At age 13, Zak Kukoff of Thousand Oaks, Calif., would watch his autistic younger cousin sit alone on the playground. “It’s not that students didn’t want to be her friend — they just didn’t know how,” he said. “It hurt me to see.”
Four years later, Kukoff is the founder of Autism Ambassadors, a national nonprofit that teaches students how to interact with their autistic peers. He is also one of the five 2012 recipients of the San Francisco-based Helen Diller Family Foundation’s Teen Tikkun Olam Award, a project that has allocated over $1 million to 30 teens over the past six years.
Previously limited to California teens, the Diller Teen Tikkun Olam Awards are now going national. This year, up to 10 teens will be selected, five from California and five from around the country. Winners will be awarded $36,000 each, to be used to further their philanthropic work or their education.
“Mrs. Helen Diller, the visionary behind this project, wanted to bring the work teens are doing to the attention of an ever broader audience,” said Rachel Bloom, the awards program manager. “In this way, other teens can see what’s possible and be inspired to test the limits.”
Judges are community lay leaders with backgrounds in community and philanthropic work, along with the occasional previous award winner, such as 2010 winner Kyle Weiss, joining the panel. Weiss started FundaField, a student-run nonprofit providing children in developing countries with soccer fields, soccer equipment and soccer tournaments, utilizing the therapeutic power of sports to precipitate recovery in post-trauma regions.
Teens, who must be U.S. residents age 13 to 19, can be nominated by anyone except a family member. Last year, 142 nominations were received.
The awards are funded entirely by the Helen Diller Family Foundation, which has given more than $200 million in total to a variety of programs and institutions in California’s Bay Area, including the San Francisco Jewish Community Federation. However, the Diller Foundation has called on Jewish Federation of North American (JFNA), to help publicize and promote news of its national expansion. “JFNA is dedicated to helping support the Diller Teen Tikkun Olam awards, which elevate and highlight incredible acts of tzedakah by so many incredible Jewish teens,” said Joe Berkofsky, managing director of communications at JFNA.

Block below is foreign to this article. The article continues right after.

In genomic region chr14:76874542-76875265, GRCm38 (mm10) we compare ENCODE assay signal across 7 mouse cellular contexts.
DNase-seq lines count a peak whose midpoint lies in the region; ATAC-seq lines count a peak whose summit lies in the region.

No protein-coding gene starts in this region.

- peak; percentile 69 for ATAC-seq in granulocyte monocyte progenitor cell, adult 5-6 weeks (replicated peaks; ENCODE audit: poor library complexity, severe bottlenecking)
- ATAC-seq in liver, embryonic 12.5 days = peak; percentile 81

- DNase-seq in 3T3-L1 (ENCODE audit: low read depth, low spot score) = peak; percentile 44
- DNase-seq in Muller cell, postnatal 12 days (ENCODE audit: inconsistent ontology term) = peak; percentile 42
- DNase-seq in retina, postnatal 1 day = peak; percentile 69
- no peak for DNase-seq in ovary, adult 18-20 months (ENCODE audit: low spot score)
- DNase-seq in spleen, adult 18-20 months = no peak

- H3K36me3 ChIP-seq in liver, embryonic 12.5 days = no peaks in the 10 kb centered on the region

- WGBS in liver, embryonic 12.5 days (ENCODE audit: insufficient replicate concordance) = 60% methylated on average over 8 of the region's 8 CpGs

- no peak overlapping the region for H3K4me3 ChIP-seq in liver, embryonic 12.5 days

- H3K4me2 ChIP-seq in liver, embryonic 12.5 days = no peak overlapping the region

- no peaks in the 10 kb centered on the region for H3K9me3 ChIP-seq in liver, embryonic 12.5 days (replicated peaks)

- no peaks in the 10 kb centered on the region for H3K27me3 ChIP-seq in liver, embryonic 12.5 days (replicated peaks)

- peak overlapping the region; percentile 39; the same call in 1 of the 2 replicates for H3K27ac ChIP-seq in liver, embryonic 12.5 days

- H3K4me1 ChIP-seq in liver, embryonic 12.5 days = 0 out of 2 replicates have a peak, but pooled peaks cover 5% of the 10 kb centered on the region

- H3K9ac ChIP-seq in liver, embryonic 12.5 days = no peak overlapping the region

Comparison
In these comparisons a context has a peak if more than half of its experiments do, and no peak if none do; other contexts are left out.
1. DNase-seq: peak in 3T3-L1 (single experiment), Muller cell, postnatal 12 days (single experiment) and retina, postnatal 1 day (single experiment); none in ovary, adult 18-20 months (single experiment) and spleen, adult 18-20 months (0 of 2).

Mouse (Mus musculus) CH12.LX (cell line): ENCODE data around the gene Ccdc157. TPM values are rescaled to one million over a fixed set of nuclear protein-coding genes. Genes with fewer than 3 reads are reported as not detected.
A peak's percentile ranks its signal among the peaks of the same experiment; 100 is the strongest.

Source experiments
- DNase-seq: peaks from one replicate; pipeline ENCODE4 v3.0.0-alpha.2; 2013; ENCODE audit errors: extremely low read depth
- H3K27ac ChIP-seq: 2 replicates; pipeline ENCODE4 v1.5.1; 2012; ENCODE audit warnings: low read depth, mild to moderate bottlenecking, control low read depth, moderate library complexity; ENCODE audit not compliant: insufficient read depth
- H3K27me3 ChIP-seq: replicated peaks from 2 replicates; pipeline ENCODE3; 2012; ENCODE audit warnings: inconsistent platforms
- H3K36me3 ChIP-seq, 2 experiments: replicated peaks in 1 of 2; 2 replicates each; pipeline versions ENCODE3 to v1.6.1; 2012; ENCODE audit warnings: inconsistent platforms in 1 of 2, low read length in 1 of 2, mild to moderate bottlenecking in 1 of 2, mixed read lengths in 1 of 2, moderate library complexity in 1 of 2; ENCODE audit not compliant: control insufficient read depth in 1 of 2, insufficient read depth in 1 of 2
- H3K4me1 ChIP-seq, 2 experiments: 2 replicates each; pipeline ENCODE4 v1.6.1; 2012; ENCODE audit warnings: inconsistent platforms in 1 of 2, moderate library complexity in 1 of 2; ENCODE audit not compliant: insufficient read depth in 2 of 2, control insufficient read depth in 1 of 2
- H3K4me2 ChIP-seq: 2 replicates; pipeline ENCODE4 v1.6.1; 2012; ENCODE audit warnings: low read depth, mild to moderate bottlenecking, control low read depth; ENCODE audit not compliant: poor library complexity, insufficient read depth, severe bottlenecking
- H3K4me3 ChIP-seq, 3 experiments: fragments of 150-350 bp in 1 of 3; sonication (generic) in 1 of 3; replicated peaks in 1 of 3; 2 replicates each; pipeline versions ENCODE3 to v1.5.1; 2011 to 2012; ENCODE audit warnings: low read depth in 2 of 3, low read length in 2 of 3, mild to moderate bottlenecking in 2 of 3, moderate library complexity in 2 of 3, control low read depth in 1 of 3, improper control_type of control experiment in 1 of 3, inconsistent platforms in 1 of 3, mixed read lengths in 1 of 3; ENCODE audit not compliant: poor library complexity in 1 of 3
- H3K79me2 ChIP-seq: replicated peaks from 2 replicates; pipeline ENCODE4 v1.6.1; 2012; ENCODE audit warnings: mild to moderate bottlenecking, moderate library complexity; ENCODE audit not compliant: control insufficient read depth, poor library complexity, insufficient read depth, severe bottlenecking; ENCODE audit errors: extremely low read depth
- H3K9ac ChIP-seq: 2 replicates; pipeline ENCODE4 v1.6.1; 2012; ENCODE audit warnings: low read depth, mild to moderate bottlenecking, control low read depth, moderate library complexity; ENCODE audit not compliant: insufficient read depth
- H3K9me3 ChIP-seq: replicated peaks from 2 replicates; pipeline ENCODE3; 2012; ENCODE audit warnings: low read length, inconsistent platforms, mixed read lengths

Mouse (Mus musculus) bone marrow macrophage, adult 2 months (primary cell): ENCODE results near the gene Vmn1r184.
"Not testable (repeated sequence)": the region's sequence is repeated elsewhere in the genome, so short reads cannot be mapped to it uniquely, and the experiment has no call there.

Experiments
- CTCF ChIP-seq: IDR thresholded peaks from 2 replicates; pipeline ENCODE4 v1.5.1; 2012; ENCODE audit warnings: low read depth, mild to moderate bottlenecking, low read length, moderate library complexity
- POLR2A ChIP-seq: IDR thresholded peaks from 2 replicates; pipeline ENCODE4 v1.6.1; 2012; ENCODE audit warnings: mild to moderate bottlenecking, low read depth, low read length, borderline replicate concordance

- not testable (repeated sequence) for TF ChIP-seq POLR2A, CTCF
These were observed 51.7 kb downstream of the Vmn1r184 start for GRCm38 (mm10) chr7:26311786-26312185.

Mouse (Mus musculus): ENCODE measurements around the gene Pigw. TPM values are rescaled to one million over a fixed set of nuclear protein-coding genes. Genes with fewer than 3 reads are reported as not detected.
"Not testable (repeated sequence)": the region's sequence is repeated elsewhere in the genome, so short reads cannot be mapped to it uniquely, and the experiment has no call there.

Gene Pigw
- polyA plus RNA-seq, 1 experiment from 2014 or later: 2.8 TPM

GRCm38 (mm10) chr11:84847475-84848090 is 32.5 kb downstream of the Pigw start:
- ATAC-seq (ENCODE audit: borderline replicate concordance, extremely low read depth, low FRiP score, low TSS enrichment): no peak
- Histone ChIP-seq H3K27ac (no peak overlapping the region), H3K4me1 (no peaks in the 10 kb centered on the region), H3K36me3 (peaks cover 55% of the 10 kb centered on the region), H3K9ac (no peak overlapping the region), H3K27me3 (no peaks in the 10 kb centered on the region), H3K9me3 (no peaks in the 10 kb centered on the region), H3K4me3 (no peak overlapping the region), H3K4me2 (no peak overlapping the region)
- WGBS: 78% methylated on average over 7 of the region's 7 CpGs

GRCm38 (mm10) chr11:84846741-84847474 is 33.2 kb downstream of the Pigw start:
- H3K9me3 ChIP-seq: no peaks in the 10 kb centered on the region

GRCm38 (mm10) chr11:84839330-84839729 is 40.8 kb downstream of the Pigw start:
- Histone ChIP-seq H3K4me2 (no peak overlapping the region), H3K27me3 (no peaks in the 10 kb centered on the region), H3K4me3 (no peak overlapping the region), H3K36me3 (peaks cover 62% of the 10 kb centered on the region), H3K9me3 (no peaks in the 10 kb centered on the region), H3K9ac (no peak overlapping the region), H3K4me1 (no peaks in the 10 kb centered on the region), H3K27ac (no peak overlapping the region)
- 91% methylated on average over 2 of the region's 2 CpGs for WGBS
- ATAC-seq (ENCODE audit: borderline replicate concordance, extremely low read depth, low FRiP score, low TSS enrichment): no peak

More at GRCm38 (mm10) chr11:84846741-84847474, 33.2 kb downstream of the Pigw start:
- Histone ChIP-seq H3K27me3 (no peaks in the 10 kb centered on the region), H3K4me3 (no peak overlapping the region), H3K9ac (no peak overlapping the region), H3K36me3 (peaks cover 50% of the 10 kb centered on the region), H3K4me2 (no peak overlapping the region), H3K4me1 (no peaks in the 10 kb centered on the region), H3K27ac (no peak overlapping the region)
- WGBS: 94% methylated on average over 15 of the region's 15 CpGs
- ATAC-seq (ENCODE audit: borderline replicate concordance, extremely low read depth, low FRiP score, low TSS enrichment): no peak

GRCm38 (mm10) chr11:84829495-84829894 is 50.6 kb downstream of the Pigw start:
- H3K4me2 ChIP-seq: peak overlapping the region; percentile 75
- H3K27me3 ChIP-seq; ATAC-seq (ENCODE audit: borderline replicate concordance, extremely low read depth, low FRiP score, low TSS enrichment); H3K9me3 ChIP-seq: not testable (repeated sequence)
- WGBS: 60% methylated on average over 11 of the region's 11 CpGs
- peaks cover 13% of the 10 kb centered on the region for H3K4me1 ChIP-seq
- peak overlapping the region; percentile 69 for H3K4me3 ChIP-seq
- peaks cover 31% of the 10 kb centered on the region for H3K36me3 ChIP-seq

“For me, the most important part of receiving the Tikkun Olam award was the emotional validation it provided,” said Kukoff. “Even more than the financial element, the knowledge that there is a whole group of people supporting Autism Ambassadors, rooting for this project — from the incredible group of alumni to Mrs. Helen Diller herself — gives me the drive and inspiration to keep going.”
With the money from the Tikkun Olam Award, Autism Ambassadors has hired a professional staff to help with the website and hired a team of translators to help make the curriculum “available to as many people as possible.”
Today, Kukoff’s autistic cousin sits in a classroom with her peers. Her academic and social skills have developed to such an extent that “her diagnosis is barely visible anymore,” said Kukoff. “You start with one person, one idea, one vision. Then it grows. The Diller Tikkun Olam Award acts as an accelerant.”
For more information on this year’s Diller Teen Tikkun Olam Awards, visit www.jewishfed.org/teenawards/process. Deadline for nominations is Jan. 6.
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